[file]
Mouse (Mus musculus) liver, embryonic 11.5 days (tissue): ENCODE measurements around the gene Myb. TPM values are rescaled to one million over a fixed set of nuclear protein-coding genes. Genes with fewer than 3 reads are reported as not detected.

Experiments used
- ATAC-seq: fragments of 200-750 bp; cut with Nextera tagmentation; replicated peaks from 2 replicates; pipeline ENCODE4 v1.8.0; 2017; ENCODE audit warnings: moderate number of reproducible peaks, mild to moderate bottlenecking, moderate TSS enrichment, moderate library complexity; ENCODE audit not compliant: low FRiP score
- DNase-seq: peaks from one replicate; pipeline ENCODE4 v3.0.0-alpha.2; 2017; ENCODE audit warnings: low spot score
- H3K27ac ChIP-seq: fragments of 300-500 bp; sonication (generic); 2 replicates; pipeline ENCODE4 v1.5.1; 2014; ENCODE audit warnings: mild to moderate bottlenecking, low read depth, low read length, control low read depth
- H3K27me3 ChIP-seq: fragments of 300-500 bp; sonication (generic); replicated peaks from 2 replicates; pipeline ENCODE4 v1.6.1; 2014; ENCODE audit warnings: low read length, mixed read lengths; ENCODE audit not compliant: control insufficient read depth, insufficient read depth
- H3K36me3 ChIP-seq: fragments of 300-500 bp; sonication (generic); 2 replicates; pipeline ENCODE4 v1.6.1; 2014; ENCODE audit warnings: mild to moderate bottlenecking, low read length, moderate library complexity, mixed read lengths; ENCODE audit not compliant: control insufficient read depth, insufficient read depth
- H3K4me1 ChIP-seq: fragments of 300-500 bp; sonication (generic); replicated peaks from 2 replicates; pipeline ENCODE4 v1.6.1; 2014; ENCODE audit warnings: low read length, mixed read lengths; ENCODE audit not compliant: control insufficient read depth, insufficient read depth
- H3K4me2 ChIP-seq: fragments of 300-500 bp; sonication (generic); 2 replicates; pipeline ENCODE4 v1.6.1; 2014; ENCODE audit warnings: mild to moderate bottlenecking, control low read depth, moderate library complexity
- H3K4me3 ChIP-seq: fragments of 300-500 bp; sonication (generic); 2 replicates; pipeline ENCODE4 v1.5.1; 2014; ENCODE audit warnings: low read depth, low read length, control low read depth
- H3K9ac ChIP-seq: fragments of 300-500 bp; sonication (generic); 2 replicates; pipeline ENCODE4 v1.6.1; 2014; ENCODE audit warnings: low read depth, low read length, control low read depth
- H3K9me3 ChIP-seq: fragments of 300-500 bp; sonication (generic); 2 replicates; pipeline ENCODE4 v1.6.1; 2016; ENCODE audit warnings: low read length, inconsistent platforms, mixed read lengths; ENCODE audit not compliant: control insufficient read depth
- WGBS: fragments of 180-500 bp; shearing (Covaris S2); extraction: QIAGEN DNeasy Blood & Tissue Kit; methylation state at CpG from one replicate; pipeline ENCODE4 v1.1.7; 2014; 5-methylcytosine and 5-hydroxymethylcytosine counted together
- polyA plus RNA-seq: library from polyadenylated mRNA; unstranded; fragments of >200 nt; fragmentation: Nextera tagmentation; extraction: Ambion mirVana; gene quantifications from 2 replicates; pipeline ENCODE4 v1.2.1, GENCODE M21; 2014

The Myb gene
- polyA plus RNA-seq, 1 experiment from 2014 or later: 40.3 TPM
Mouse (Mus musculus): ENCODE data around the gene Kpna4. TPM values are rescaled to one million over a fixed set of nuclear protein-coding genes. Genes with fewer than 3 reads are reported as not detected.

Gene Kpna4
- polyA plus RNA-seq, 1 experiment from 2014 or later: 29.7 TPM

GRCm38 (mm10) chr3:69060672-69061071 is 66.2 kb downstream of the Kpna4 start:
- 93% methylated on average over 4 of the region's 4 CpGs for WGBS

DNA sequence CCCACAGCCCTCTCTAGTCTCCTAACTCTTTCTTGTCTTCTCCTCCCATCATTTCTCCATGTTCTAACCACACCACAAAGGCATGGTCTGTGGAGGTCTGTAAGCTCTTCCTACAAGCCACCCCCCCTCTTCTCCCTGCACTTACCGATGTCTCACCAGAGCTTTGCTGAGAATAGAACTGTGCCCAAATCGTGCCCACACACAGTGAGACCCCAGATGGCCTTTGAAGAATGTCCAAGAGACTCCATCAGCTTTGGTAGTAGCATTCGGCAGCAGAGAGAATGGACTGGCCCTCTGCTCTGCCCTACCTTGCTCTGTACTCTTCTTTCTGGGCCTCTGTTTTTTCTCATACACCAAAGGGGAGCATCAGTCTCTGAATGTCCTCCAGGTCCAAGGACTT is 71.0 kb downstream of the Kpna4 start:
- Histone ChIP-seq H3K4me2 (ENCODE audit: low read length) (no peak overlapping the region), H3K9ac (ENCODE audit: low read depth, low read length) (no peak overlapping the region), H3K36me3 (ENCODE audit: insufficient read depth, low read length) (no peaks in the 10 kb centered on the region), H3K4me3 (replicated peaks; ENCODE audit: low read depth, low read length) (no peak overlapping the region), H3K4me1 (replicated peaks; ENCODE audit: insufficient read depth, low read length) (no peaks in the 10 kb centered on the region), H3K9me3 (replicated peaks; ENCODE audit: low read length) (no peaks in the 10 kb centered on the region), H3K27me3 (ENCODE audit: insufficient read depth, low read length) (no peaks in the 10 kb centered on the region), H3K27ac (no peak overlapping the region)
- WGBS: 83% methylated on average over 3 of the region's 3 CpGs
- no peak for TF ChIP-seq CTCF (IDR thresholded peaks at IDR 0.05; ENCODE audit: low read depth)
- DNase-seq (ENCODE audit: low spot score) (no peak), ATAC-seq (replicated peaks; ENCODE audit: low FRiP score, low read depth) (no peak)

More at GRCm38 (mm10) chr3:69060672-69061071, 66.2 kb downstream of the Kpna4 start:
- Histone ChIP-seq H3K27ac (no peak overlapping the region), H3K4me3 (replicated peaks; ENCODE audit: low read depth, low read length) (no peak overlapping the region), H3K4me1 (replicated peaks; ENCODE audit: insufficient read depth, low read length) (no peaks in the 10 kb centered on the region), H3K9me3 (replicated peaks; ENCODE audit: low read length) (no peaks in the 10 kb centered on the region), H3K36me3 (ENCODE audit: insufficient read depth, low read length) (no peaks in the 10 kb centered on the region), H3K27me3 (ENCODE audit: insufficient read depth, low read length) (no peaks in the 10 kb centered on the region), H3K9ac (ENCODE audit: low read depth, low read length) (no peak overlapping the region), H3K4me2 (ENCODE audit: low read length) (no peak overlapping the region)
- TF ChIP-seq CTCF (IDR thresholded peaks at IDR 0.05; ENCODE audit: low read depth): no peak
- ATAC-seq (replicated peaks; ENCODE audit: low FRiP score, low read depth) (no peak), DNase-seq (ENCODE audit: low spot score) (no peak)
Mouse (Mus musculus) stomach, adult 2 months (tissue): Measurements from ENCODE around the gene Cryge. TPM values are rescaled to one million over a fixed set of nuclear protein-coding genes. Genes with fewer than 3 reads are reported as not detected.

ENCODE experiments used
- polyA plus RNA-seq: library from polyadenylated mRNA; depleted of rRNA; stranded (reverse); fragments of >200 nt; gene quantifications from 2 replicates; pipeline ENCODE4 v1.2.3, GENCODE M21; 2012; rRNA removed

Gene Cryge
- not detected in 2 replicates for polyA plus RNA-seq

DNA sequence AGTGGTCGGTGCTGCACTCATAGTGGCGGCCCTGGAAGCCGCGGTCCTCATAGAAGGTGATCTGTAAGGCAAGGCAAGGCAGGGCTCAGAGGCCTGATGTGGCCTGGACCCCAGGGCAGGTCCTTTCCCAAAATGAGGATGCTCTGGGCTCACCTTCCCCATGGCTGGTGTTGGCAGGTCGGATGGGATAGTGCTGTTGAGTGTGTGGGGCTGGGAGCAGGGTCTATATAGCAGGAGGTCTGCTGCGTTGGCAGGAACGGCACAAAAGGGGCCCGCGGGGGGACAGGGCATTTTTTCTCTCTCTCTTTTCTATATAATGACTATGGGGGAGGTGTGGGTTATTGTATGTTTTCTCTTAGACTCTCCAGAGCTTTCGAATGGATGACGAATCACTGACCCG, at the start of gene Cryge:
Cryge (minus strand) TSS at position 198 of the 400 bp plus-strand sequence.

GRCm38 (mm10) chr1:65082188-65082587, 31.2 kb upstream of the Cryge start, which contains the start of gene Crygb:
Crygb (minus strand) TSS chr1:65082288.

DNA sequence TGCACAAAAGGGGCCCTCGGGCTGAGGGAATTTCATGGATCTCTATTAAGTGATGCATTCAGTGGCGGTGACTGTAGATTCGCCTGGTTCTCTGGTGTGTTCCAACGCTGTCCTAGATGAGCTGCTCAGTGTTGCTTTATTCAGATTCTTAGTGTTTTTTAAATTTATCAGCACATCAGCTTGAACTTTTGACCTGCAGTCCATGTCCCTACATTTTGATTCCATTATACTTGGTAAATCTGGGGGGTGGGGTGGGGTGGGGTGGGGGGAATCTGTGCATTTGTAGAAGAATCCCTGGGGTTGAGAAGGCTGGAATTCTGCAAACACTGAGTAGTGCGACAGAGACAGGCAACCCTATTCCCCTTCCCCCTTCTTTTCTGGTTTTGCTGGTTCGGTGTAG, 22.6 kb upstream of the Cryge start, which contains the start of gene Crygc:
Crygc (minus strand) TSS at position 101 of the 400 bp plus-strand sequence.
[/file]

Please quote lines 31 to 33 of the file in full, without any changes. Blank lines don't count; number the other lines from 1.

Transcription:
Mouse (Mus musculus) stomach, adult 2 months (tissue): Measurements from ENCODE around the gene Cryge. TPM values are rescaled to one million over a fixed set of nuclear protein-coding genes. Genes with fewer than 3 reads are reported as not detected.

ENCODE experiments used
- polyA plus RNA-seq: library from polyadenylated mRNA; depleted of rRNA; stranded (reverse); fragments of >200 nt; gene quantifications from 2 replicates; pipeline ENCODE4 v1.2.3, GENCODE M21; 2012; rRNA removed